Nominee for FCC Chairman Promises Competition, Downplays Lobbyist Ties

The U.S. Senate has begun a review process that will likely result in confirmation for Tom Wheeler, whom President Obama nominated as the new chairman of the Federal Communications Commission (FCC) at a time when the tech, media and telecom industries are rapidly consolidating.

Despite his past as a cable and telecom industry lobbyist, Wheeler promised lawmakers during a hearing of the Senate Commerce Committee on Tuesday that if confirmed as chairman he would ensure competition among the businesses that he used to represent.

“My client will be the American public,” Wheeler said during the confirmation hearing, when he promised to promote industry competition and consumer rights.

Committee Chairman Jay Rockefeller (D-WVa.) said he was certain the Senate would approve Wheeler, Reuters reports.

However, Wheeler also cautioned that some rules by the FCC could place “a brake on innovation,” according to the Washington Post.

“Competition is a power unto itself that must be encouraged,” Wheeler said. “Competitive markets produce better outcomes than regulated or uncompetitive markets.”

In a blog post in 2011 Wheeler hinted  that he might have allowed the merger of T-Mobile and AT&T on the premise that blocking the merger could give the FCC expanded authority of the telecom industry. Those the two companies abandoned their proposed merger in 2011 in the face of pressure from the FCC and the Department of Justice.

In response to questions about his blog post, Mr. Wheeler said that any merger review must be decided based on facts before the commission, not theoretical questions, the New York Times reports.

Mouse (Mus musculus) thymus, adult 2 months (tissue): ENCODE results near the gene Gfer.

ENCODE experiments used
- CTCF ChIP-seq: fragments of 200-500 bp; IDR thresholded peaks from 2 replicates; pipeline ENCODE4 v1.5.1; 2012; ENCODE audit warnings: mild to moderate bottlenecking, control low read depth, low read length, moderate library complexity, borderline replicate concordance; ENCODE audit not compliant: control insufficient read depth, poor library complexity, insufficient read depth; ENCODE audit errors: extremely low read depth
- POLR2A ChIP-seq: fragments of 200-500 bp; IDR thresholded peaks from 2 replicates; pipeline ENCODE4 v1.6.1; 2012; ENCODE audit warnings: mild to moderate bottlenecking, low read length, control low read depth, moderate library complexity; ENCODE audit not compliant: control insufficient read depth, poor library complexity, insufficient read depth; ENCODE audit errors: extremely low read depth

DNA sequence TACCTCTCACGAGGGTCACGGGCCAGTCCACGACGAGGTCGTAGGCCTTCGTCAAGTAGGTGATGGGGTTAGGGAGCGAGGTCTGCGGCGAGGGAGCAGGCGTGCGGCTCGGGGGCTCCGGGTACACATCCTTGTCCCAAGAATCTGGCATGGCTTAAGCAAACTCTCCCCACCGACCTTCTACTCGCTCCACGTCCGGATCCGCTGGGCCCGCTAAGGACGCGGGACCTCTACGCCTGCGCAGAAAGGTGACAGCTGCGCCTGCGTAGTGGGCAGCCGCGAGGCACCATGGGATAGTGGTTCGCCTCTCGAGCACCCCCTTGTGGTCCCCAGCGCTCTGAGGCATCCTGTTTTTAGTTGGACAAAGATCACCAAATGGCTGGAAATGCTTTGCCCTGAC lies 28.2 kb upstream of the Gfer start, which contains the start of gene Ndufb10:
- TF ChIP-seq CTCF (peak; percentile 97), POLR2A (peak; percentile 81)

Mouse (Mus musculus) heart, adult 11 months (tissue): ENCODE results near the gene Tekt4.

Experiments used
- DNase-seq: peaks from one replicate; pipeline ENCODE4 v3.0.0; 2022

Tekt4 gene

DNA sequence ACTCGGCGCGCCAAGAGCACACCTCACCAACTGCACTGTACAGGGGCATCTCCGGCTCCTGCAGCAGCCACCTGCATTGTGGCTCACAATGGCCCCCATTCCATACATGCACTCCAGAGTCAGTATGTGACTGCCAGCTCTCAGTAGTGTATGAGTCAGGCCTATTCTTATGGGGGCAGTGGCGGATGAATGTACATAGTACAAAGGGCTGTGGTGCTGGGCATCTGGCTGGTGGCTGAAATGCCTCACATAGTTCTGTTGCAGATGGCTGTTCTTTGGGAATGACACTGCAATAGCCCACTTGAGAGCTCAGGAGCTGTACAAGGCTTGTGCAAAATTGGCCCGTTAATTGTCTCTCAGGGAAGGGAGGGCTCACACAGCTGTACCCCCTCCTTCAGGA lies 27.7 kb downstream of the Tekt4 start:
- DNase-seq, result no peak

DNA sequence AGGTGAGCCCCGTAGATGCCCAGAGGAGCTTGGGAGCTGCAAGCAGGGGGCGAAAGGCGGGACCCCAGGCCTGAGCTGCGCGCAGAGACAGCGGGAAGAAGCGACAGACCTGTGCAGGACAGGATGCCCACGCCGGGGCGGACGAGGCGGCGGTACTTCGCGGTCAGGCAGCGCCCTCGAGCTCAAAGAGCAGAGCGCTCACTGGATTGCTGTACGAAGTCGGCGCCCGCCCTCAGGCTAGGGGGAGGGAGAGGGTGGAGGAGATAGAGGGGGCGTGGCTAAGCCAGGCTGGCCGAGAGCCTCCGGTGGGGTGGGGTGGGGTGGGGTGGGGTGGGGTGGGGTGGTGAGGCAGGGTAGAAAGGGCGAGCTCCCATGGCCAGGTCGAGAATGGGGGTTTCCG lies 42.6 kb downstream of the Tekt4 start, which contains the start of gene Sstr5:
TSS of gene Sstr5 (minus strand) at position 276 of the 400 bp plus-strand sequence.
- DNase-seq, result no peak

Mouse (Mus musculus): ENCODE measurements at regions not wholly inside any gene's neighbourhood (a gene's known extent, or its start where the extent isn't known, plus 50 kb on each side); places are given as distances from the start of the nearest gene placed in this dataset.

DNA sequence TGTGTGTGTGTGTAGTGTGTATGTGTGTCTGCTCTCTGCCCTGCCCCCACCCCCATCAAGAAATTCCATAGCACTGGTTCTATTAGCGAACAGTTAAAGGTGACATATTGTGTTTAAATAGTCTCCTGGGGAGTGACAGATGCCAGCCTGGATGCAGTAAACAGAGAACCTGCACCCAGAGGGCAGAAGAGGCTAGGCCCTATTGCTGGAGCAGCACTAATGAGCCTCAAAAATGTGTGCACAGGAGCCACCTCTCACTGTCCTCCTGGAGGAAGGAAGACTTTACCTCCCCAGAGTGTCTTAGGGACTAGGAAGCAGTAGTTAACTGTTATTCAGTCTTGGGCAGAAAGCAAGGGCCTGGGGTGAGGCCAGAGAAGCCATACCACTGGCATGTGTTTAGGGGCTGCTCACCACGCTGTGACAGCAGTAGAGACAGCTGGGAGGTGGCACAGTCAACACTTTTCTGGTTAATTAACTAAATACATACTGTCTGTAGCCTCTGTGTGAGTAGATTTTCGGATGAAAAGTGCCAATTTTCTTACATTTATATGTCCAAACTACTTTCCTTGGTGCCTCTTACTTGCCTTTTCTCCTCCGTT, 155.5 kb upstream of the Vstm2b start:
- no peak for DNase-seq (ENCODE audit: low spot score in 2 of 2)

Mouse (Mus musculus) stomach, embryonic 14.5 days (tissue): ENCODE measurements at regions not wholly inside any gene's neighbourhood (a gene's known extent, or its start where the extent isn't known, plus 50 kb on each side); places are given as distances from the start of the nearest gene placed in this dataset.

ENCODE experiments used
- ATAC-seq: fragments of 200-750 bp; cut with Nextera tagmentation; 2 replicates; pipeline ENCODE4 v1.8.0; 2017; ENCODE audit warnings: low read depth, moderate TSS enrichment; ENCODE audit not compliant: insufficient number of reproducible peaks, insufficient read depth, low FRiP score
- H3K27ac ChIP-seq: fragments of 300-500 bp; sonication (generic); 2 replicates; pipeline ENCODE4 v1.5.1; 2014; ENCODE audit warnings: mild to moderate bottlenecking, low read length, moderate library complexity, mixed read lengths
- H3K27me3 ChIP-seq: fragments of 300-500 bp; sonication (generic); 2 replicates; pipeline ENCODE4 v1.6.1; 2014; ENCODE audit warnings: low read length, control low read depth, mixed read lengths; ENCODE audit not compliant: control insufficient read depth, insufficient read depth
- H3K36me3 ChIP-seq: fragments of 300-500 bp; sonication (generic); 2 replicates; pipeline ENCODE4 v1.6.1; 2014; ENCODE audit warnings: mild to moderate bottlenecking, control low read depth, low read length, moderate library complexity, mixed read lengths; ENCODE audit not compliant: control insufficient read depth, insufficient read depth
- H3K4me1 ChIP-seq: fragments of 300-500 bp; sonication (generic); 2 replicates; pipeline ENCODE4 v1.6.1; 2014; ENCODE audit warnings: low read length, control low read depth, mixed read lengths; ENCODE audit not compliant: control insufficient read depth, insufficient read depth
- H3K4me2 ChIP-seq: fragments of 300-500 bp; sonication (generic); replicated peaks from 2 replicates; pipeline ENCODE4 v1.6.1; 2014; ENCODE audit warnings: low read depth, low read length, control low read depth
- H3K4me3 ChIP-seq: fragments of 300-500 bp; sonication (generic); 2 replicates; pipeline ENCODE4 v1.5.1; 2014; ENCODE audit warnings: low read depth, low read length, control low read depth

Wheeler has deep ties with telecom businesses, having headed the National Cable and Telecommunications Association (NCTA) from 1976 to 1984 and the Cellular Telecommunications and Internet Association (CTIA) from 1992 to 2003.

Former FCC Chairman Julius Genachowski left behind some unfinished regulatory questions that would test Wheeler’s will to take a firm hand against powerful companies.

The FCC’s authority to regulate Internet traffic, an Obama Administration policy known as net neutrality, is being challenged by Verizon in the U.S. Court of Appeals for the D.C. Circuit. If the ruling strikes down the FCC is the next FCC chairman will have to get clever on the commission’s next move regarding its authority to regulate the booming Internet marketplace.

During Genachowski’s tenure the FCC also began considering new media ownership rules, which have not been made public, that could loosen the limits on companies owning broadcast stations and newspapers in the same market.

Regarding television indecency, Wheeler hinted that he would support light enforcement to clean up broadcast content, but would stop short of fines on networks, The Hill reports.

“I’m old enough that when I see some things to kind of grit my teeth and say, “Is this what I want my grand kids to be seeing?’ Whether it be violence or obscenity or indecency or whatever,” Wheeler told the committee.

[Image credit Federal Communications Commission]